Tilting at windmills

What does the expression ‘blue skies’ conjure up for you? For me, it triggers two thoughts.


who needs blue sky with water this blue?

First it is redolent of bollock-speak, the business language of today. Blue sky thinking. Like brainstorming before it. Business jargon. I shouldn’t really criticize or I risk the accusation of hypocrisy. After all I spent years as a lawyer, obfuscating for money. Happily by the time I joined the profession we were no longer paid by the word – instead it was the insidious timesheet that limited and constrained our lives. Enough. There were few of these expressions that I liked hearing; they were the fingers down the blackboard of the world of work – like split infinitives to a grammarian. A couple raised a smile or two – when an American client, hassling for an answer in one meeting, exhorted his opposite number to ‘shit or get off the can’ I though he had a point. But such glimmers were few and far between.

Second, it brings out the homeboy in me. I’ve lived my life based in southern England. I’ve travelled widely, thirty countries and more and up and down and in and out of our still intact Union. I’ve enjoyed indulging all five senses on the exotic and the inhospitable. But I always want to come home. The water tastes right as does the chocolate and baked beans. Only in Sri Lanka have I found a tea to match English. Driving on the right is the stuff of zombie movies – you feel as if a body part might come off at any moment. Seeing a policemen with a gun (and I know we are losing this by stealth here in the UK) does not increase my sense of security. I like it that we tend to moan and not militarize (at least within our own borders – I hate it when we decide some patch of sand is deserving of our ordnance). And it is this last point that brings me to blue skies, which we often see over deserts. We rarely have them in the UK. Sure there’s blue up there, but also white and black and, for some sunsets and sunrises every conceivable colour (depending on the atmosphere’s pollutant of choice that day). And if the Eskimos have an infinite number of words for snow (as I have heard) we should do they same for grey skies given they are pretty much the default option. But we rarely get all blue. All white (well that sort of white that suggests a well boiled handkerchief) for sure, especially in February (apart from it being the month of the Vet’s birth, please tell me what is the point of February? It provides few benefit that I can see). Anyway I like mixed skies; I abhor monochrome. My mother, in one of her snobby phases, once corrected me and said, ‘No darling, we in Britain have ‘weather’ – ‘climate’ is for the others’ – I well understood she meant the rest of the world (she was a believer that ‘foreign’ started at Calais). I don’t want all blue or all one of anything. I want variety, shades of grey. I like the sun for a bit but I like it when it buggers off too. So I’m not big on blue skies.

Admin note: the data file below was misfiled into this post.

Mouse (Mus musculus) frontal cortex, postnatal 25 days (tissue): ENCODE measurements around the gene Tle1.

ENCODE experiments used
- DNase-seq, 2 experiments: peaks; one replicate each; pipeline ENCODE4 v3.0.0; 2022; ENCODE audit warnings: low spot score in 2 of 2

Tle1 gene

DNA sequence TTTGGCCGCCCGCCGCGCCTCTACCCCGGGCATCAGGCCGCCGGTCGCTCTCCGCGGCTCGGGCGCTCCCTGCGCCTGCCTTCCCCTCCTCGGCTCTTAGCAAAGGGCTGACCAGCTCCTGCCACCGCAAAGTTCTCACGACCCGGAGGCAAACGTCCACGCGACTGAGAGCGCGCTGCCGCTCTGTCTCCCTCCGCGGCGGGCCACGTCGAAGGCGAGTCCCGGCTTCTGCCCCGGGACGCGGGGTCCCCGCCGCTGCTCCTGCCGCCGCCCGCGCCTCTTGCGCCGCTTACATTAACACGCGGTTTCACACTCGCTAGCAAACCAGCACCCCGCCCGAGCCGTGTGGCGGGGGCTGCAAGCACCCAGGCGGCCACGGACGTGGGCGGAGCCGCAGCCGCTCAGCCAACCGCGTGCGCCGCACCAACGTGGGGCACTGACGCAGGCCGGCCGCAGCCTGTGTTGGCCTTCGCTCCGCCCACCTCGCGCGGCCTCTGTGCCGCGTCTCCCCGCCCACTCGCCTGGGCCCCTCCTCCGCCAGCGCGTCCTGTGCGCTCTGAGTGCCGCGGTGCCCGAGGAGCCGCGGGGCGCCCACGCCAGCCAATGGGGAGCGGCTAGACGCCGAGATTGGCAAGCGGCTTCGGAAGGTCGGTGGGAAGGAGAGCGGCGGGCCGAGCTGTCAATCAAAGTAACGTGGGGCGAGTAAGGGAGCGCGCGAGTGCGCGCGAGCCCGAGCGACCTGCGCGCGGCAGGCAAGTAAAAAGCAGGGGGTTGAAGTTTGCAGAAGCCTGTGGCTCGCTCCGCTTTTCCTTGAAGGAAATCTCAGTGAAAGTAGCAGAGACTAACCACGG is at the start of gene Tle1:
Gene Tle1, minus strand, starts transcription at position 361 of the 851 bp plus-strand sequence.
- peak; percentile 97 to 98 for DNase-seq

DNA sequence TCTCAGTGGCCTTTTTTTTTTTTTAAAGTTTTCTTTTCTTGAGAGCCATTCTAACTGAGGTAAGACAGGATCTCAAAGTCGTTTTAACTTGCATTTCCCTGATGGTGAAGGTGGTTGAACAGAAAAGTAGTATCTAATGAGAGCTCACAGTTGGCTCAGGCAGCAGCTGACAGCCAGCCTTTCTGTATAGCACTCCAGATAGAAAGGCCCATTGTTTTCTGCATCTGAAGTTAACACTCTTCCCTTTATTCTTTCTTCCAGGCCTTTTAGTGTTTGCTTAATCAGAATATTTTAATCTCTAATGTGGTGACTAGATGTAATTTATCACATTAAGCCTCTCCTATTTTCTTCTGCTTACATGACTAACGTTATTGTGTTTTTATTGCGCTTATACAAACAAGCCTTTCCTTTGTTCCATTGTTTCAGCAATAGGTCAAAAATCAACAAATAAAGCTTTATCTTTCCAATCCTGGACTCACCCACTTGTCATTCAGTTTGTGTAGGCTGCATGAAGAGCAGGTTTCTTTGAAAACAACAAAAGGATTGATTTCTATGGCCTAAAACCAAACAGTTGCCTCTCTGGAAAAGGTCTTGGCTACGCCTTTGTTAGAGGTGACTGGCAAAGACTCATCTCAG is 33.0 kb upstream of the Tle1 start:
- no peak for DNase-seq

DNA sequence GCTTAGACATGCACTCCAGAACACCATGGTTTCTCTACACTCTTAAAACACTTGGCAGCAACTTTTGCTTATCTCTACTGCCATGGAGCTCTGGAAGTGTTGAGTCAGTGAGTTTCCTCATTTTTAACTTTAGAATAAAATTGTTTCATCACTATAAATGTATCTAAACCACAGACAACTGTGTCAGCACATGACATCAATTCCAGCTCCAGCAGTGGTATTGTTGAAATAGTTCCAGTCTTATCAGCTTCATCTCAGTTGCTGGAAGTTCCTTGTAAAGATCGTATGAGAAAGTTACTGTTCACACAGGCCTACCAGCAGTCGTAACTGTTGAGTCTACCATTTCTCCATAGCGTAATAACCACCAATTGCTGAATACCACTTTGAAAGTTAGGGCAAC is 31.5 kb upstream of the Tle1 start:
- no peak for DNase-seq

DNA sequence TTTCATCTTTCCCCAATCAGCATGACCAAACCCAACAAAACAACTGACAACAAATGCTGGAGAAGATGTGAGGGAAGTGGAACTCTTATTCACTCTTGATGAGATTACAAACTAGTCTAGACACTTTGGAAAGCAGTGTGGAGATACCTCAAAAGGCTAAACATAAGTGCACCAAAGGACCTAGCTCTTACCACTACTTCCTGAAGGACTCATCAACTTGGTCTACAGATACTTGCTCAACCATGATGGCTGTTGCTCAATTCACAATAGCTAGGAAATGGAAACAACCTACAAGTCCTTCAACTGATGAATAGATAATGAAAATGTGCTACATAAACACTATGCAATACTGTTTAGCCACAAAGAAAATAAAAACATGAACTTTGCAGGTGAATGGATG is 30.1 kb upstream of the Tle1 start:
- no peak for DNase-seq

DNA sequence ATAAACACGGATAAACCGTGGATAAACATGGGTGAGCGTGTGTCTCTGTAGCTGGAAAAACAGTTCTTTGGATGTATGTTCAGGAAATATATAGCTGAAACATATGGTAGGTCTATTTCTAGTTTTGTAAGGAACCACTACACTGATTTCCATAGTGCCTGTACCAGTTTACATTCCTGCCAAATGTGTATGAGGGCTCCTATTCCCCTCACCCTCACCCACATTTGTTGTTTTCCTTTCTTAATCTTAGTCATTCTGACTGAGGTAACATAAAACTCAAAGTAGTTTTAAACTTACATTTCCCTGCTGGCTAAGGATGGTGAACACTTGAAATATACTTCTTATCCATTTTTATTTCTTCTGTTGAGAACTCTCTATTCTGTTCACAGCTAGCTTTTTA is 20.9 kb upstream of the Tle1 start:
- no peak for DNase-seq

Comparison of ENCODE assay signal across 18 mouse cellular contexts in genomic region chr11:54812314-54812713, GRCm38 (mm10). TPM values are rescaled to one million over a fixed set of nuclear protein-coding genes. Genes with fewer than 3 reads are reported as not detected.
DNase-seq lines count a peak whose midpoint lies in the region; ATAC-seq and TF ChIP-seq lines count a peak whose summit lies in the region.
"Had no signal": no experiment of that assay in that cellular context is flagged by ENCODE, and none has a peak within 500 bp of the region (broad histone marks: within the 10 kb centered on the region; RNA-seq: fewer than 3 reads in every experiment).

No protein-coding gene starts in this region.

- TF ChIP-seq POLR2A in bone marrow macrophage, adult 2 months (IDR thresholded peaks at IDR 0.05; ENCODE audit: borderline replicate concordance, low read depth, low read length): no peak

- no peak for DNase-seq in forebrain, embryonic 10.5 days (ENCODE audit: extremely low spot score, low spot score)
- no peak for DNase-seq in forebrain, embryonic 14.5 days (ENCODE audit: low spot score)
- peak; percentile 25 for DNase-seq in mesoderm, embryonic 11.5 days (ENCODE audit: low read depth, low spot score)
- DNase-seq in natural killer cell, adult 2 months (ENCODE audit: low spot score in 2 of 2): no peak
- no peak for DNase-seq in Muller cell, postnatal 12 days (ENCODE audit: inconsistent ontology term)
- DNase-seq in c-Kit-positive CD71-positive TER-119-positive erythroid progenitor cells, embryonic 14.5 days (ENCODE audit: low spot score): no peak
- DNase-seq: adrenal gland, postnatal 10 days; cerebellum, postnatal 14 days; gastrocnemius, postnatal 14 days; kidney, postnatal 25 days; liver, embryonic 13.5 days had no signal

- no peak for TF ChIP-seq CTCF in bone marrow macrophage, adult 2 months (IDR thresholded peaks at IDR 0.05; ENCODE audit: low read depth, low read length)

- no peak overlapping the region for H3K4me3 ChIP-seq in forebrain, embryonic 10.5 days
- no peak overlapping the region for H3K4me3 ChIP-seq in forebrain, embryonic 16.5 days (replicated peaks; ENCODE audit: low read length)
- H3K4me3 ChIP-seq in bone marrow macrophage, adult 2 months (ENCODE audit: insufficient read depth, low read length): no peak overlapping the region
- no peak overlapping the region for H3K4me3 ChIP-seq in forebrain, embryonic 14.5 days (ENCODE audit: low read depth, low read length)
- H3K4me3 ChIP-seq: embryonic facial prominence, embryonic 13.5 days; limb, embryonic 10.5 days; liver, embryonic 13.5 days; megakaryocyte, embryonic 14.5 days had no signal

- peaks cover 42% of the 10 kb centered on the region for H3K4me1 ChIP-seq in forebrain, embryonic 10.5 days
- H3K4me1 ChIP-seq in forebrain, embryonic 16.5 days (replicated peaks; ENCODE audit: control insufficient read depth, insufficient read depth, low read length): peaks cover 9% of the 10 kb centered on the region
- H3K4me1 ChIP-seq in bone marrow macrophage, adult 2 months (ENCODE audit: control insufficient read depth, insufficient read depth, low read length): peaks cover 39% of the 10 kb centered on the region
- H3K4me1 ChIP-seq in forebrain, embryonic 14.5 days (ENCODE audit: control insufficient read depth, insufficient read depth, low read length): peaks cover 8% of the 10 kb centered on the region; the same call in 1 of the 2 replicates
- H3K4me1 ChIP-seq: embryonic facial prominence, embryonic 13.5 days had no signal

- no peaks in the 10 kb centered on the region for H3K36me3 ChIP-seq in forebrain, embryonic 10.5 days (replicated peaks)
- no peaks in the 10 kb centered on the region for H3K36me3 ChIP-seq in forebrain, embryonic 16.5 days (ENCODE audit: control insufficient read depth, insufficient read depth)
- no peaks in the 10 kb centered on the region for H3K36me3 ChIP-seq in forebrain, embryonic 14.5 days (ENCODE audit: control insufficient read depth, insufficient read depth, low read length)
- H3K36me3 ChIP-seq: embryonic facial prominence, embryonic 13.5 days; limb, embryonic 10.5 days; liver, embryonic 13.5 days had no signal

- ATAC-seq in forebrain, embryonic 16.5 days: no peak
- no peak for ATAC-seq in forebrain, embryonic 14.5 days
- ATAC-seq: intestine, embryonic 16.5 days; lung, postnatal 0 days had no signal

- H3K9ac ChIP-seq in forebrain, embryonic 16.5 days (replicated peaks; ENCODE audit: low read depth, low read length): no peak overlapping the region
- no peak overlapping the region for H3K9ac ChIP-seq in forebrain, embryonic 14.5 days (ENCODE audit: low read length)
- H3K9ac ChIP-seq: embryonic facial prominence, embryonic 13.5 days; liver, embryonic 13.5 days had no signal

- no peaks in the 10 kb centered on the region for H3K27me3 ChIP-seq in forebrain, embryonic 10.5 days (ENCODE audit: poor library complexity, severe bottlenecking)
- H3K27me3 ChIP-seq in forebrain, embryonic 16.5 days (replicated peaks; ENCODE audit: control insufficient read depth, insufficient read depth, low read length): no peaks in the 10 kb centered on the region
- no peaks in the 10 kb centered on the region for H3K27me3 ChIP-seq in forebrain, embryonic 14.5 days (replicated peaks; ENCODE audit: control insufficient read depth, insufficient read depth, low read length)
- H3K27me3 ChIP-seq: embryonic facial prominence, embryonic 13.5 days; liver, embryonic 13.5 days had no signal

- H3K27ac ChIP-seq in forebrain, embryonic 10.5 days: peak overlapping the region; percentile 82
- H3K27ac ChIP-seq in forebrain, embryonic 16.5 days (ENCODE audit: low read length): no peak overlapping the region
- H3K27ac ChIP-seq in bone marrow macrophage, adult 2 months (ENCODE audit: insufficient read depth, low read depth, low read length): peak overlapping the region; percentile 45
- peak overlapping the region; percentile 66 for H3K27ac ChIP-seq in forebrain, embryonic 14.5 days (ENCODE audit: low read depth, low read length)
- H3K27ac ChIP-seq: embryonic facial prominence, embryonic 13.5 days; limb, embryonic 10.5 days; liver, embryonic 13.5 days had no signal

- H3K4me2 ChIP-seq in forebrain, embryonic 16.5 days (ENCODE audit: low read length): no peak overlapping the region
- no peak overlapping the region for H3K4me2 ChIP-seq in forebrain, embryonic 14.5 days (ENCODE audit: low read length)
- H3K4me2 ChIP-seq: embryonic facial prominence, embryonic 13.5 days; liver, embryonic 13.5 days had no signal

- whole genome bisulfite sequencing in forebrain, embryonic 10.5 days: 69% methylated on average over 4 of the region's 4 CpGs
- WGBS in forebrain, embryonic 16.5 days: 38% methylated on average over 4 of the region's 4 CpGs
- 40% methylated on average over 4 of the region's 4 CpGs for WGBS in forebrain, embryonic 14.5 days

Which, circuitously brings us to this week’s prompt from Charli Mills

September 24, 2014 prompt: In 99 words (no more, no less) include a story where “blue skies won’t wait for you.” What is your character waiting for? Is it too late or  does the impulse come in time? Maybe blue skies are a calling. Try not to think to deeply, and do a quick free-write. Invite your unconscious mind to the page and see what it makes of the phrase.

New Horizons

‘We’ll be in the car.’ Paul and Penny, husband and daughter walked outside.

Mary closed her eyes, imagining a life without folds and shadows. Without lawyers and email and unwanted relations. She picked up her coat. Scotland and a break. A chance to stop thinking, to let in some light.

Penny waved hard, almost as if the draught would pull Mary over. Paul pointed up. ‘The blue skies won’t wait forever.’

Mary slammed the front door. ‘Blue skies?’ She smiled. ‘We’re going to Scotland, not the Seychelles.’

‘It’s not the location. The blue sky is in your smile, love.’